There are several types of bankruptcies in the United States, but the three most common ones are:
- Chapter 7 Bankruptcy: Also known as “liquidation bankruptcy,” Chapter 7 is designed for individuals and businesses with overwhelming debt that they cannot repay. In a Chapter 7 bankruptcy, non-exempt assets are sold or “liquidated” to pay off creditors, and the remaining eligible debts are discharged. This is typically the quickest and most straightforward form of bankruptcy.
- Chapter 13 Bankruptcy: Chapter 13, also known as “reorganization bankruptcy,” is primarily for individuals with a regular income who want to restructure their debts and create a manageable repayment plan over three to five years. This allows debtors to keep their assets while paying back a portion of their debts according to a court-approved plan.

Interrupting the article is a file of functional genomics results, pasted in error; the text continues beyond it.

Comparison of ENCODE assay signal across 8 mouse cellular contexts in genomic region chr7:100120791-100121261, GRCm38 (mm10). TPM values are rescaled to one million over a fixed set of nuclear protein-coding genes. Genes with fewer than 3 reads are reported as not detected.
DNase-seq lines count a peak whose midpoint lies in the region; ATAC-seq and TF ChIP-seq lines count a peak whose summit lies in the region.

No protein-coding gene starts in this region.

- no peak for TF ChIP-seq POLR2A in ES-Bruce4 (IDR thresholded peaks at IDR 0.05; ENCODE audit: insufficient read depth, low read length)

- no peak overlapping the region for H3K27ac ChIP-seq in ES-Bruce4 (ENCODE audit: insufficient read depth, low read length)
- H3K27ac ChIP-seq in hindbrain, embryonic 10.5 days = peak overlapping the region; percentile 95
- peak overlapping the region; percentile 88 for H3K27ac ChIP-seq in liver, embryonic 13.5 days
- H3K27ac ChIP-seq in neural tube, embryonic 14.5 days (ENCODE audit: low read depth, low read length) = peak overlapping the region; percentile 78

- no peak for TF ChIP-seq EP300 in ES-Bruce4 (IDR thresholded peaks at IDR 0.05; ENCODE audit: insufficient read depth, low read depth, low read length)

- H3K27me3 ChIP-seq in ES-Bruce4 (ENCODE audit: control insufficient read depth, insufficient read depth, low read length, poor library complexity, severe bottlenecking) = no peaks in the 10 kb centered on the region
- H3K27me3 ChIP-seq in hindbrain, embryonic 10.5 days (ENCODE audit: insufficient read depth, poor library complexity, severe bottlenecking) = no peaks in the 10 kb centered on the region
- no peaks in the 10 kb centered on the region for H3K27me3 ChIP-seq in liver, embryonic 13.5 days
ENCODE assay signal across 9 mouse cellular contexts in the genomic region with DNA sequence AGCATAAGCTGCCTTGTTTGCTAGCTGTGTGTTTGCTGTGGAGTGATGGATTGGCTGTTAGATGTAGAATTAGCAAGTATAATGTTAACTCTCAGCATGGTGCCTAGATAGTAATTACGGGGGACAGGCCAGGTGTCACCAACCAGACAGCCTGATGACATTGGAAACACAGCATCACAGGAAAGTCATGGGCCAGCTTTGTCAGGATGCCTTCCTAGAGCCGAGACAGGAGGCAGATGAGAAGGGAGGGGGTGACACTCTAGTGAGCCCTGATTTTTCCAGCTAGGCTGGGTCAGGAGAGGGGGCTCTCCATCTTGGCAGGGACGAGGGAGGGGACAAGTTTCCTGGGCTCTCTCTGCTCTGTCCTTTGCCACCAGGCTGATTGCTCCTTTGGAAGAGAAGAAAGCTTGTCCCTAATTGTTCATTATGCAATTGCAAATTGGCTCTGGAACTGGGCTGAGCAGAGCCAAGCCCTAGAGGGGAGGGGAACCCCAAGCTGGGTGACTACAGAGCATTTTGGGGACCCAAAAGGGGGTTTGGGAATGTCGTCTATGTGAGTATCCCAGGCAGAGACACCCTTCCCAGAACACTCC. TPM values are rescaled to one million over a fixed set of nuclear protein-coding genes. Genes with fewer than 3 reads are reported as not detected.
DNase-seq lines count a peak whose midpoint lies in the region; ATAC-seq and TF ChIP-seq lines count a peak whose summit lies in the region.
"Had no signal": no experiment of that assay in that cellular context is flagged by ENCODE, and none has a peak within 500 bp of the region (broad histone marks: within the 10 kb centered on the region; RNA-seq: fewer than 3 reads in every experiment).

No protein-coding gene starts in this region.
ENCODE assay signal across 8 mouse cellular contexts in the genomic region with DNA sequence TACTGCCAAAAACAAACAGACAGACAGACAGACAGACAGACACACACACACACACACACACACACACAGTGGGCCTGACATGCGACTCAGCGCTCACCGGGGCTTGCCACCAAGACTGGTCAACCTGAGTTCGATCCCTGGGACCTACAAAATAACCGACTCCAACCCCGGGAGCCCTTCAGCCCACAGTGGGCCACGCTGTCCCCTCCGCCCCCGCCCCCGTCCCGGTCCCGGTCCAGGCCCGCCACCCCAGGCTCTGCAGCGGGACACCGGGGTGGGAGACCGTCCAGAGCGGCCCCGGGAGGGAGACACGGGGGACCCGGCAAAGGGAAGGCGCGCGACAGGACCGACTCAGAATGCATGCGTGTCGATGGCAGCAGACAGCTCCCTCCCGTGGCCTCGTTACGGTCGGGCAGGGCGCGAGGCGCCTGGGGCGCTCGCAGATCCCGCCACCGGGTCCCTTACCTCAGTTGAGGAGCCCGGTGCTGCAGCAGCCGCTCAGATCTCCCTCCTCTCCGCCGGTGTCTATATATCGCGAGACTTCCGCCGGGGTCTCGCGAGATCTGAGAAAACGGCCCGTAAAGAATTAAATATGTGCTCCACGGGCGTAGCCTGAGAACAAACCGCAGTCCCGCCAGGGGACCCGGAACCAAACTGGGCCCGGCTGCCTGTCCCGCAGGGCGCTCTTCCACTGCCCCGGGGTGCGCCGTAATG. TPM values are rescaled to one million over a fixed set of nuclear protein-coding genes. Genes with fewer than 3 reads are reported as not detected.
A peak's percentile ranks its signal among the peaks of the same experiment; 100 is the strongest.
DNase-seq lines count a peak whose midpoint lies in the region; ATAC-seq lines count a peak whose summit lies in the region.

- Chapter 11 Bankruptcy: Chapter 11 is primarily used by businesses, including corporations and partnerships, although individuals with substantial assets or complex financial situations may also file under this chapter. It provides a way for financially distressed entities to reorganize their operations and debts while continuing their business operations. Chapter 11 plans can be quite complex and may require court approval.
There are other types of bankruptcies, such as Chapter 12 (for family farmers and fishermen) and Chapter 9 (for municipalities), but the three mentioned above are the most common for individuals and businesses. The type of bankruptcy you should consider depends on your specific financial situation and goals, and it’s important to consult with a bankruptcy attorney to determine the most appropriate option for your circumstances.